It has been great to see our Bay full of visitors again.
Many hotels, campsites and restaurants have been busy, a much-needed boost following the enforced closures earlier this year.
There has also been no sign of any impact on coronavirus rates, with the only small cluster during August believed to be linked to residents returning from foreign holidays.
As the peak season comes to an end and the number of visitors drops, it is even more important as residents we support local businesses and attractions. This ranges from large attractions like Paignton Zoo to small cafes and bars.
The future of them all will depend more than ever on trade during the “shoulder months” to be here next year.
Since first being elected in 2015, I have supported calls for a change in the law to deal with the problems caused by pavement parking.
The current law is confusing for drivers with a ban on pavement parking in London, unless it is indicated you can park, while outside the capital only the parking of lorries on a pavement is illegal, unless it is specifically indicated you cannot park there.
While a vehicle obstructing a pavement can be dealt with by the police, most parking matters are now enforced by local councils, including Torbay Council.
Too often those reliant on mobility scooters or wheelchairs find themselves struggling to use a pavement due to the actions of a minority of selfish drivers.
Changing the law to reflect the situation in London across the country cannot come soon enough.
Over recent months many council workers have worked hard to support their local communities, with credit due to Torbay Council’s teams for their work dealing with some of the most challenging circumstances to face our Bay since the end of World War Two.
Recent events have brought into sharp focus the mixed structure of local government across England and restarted the debate about reforming the two-tier system of district and county councils, which still covers many areas including Devon, despite Torbay and Plymouth becoming unitary councils in 1998.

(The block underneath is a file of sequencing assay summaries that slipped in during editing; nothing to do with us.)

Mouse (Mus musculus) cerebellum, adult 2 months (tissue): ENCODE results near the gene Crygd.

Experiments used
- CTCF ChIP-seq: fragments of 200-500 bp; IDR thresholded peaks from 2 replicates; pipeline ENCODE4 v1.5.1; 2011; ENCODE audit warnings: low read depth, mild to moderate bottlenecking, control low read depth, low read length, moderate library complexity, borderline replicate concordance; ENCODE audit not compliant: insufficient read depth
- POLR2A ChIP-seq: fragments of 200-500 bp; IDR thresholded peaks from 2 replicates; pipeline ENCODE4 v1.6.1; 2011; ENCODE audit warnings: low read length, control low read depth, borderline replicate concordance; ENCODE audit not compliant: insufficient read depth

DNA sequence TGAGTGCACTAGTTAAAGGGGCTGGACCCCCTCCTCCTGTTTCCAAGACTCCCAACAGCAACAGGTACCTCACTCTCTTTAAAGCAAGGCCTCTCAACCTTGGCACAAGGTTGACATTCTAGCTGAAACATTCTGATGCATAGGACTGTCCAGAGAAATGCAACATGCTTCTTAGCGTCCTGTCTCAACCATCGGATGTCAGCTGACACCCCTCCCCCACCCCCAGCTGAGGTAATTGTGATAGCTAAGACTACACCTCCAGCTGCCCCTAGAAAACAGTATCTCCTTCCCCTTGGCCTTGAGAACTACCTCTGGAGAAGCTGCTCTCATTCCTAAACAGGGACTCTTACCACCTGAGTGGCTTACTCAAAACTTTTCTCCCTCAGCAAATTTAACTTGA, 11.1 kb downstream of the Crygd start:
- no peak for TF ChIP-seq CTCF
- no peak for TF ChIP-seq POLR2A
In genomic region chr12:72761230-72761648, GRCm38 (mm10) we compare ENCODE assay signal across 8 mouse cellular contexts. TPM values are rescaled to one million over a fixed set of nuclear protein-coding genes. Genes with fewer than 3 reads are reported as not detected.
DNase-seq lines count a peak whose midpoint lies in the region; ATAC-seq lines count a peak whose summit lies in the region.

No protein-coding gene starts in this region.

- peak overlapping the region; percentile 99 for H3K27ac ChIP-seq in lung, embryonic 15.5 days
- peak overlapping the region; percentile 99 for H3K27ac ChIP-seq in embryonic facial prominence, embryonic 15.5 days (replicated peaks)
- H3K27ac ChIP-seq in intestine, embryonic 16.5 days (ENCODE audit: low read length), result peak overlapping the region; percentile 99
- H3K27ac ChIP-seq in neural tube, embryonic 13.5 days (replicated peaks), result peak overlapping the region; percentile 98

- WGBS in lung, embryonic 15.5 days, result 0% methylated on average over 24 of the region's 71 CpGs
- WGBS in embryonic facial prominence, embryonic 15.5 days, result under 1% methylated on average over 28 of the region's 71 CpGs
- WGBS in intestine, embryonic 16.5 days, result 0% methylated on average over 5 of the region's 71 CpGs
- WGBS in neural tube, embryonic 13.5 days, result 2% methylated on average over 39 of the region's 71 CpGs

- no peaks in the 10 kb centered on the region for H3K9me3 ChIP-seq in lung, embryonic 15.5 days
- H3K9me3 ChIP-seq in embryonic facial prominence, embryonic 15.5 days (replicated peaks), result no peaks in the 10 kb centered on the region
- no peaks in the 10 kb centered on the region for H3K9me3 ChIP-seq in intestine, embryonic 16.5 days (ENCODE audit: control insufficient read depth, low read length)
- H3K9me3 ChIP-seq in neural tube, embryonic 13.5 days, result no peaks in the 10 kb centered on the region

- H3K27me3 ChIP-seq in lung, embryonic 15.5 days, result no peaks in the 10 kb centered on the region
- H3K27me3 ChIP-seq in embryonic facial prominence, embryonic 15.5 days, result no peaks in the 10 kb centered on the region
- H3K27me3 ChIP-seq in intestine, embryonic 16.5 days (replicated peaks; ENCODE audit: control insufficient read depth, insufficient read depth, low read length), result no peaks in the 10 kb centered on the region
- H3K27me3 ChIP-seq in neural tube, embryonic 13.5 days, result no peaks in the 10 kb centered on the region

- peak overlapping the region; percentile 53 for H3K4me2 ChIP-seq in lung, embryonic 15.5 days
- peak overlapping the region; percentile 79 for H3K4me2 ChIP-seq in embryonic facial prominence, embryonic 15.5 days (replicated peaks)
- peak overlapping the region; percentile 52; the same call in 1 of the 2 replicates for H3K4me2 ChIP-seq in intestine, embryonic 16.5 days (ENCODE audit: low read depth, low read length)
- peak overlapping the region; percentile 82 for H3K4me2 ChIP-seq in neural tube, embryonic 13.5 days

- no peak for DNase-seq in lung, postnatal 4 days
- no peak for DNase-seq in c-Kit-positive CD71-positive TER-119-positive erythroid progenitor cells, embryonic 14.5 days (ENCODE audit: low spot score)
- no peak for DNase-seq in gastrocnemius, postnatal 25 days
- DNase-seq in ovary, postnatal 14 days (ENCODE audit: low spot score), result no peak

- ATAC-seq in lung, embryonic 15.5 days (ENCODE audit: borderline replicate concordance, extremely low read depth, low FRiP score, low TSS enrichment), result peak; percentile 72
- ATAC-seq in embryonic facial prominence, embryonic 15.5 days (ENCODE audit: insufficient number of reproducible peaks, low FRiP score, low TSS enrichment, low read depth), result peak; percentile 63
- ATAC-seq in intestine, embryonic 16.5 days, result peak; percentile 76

The two-tier system does not have a long-term future and at some point Devon will need to decide how a unitary system would cover the traditional Devonshire county, including Torbay.
This is a debate our Bay should be a proactive part of, rather than looking to remain solely based on the boundaries drawn up back in 1998.
Following recent changes in public health guidance I have restarted my regular advice surgeries, although they must be by appointment only.
My next surgeries are from 11am to 1pm on Saturday, September 12, and from 3pm to 5pm on Friday, September 18. Both will be held at 5-7 East Street, Torquay TQ2 5SD.
Social distancing measures will be in place and please bring a face covering with you unless you have a medical condition which means you cannot wear one.
To book an appointment you can email me at firstname.lastname@example.org or telephone 01803 214989. Daily drop-in sessions from 10am to 1pm weekdays are also available at my office at 5-7 East Street, Torquay TQ2 5SD for residents with urgent queries. Please be prepared to wait outside if more than 1 person attends at the same time.